Apple and Taika Waititi Made a Sweet Film About Accessibility

Promoting Personal Voice in iOS 17

A small girl treks through the woods searching for a "lost voice" in Taika Waititi's short film for Apple. Her big, bunny-earned, bespectacled buddy—clearly an imaginary companion—leads the way.

"Why, oh why, creature, are you so quiet?" the hairy helper begins. "You've lost your voice? I'll help you find it! Maybe your voice is under this log. No voice there. Just this frog. Could it be up in that tree? Nothing to see."

Their journey, populated by cute anthropomorphic critters, crackles with hope—and hints of unease. Notably, the girl's escort has no mouth.

The narrative ultimately builds to an emotional reveal touting the company's Personal Voice feature launched in iOS 17.

Apple | The Lost Voice

At the end, we watch the girl falling asleep next to her bespectacled father. They've been sharing a storybook, with Personal Voice user Dr. Tristram Ingham, who plays the dad, using the tech to provide narration.

Ingham lives with a type of muscular dystrophy that can destroy one's ability to speak. Personal Voice helps him preserve and continue to use his vocal abilities.

Working through Hungry Man, Waititi shot the tale in his native New Zealand. While fanciful, it's also moody and a tad disorienting, qualities that work in its favor. They fit the subject matter, as losing one's voice surely comes as a perplexing and upsetting experience.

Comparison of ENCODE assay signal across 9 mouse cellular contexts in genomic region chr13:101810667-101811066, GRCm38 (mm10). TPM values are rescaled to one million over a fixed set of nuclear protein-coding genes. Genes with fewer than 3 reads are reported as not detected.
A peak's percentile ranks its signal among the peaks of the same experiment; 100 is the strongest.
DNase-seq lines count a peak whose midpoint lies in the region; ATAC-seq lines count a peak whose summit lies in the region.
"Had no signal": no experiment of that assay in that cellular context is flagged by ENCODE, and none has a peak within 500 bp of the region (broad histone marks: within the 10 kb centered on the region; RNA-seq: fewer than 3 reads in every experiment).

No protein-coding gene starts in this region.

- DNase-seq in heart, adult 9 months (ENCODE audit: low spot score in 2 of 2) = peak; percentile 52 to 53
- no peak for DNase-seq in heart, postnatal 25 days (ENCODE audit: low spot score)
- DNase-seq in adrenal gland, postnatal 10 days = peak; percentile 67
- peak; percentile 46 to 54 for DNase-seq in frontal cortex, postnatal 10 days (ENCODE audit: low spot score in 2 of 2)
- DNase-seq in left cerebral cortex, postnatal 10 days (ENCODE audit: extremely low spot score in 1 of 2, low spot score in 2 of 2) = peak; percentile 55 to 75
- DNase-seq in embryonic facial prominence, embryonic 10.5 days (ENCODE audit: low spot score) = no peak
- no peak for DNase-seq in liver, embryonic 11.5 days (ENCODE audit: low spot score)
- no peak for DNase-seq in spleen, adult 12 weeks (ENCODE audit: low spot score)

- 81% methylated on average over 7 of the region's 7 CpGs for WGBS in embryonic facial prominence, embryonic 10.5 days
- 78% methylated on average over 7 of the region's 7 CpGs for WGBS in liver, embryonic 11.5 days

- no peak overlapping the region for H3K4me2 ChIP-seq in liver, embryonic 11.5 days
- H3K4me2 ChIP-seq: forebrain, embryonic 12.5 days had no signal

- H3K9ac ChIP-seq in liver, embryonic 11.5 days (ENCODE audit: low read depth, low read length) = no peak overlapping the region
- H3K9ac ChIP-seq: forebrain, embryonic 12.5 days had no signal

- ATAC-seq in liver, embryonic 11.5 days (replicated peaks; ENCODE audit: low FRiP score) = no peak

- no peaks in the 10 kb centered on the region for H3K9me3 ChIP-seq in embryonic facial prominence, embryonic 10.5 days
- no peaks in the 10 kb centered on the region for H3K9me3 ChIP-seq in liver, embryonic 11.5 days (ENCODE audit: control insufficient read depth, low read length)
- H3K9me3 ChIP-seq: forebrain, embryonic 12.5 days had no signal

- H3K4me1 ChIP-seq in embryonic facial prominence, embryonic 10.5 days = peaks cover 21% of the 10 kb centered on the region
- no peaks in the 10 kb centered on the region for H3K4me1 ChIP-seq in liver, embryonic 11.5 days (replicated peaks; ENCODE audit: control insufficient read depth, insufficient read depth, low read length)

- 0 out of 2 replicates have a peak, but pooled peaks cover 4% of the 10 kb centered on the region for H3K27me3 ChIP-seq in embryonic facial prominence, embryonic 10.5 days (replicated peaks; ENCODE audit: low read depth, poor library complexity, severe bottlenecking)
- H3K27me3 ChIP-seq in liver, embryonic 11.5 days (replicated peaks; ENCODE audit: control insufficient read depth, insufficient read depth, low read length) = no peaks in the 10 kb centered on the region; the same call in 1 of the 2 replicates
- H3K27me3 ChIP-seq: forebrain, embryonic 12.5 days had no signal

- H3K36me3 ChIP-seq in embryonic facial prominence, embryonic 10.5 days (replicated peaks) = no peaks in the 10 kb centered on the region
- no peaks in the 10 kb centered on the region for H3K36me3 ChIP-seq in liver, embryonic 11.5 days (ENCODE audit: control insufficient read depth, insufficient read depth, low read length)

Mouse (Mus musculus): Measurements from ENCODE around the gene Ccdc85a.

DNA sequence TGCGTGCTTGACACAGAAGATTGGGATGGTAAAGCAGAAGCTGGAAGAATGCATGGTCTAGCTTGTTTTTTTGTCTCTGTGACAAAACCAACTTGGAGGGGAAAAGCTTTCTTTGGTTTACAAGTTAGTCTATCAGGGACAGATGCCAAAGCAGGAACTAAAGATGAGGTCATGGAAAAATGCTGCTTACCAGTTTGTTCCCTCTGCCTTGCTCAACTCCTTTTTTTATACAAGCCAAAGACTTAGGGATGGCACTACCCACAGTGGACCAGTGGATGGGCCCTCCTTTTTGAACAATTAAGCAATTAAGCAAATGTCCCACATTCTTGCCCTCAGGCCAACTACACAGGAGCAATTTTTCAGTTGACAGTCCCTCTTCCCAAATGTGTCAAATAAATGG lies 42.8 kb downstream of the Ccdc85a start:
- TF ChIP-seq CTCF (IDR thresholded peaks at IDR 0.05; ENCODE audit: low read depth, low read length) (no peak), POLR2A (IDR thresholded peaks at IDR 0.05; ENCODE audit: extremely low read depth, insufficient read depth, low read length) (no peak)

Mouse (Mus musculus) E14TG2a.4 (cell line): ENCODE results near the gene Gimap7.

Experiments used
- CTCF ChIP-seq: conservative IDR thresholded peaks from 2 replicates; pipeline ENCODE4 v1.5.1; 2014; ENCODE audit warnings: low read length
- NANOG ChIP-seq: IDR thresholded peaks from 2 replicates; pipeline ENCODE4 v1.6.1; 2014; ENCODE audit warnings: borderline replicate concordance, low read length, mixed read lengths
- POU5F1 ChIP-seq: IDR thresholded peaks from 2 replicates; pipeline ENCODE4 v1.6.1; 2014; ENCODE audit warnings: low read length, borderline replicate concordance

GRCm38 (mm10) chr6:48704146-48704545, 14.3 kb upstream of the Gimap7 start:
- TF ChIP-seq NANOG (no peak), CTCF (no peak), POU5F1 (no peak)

While iPhones can't offer a cure, their comms capabilities might be the next best thing. That message feels authentic, in line with the company's other recent efforts to explain the advantages its products and services bring to everyday life. Titled "The Lost Voice," the film serves as a thematic sequel to "The Greatest," Apple's lauded accessibility outing from last year.

Two minor quibbles. The whimsical "Yodeler" soundtrack by X Carbon works in context but sounds a tad twee to these ears. Also, the girl speaks several times, which feels confusing until the final frames. (Though perhaps this heightens the tale's aura of mystery.)

The work breaks ahead of the International Day of Persons with Disabilities on Dec. 3. Apple's internal team known as Marcom developed the campaign. The storybook is available as a free download.

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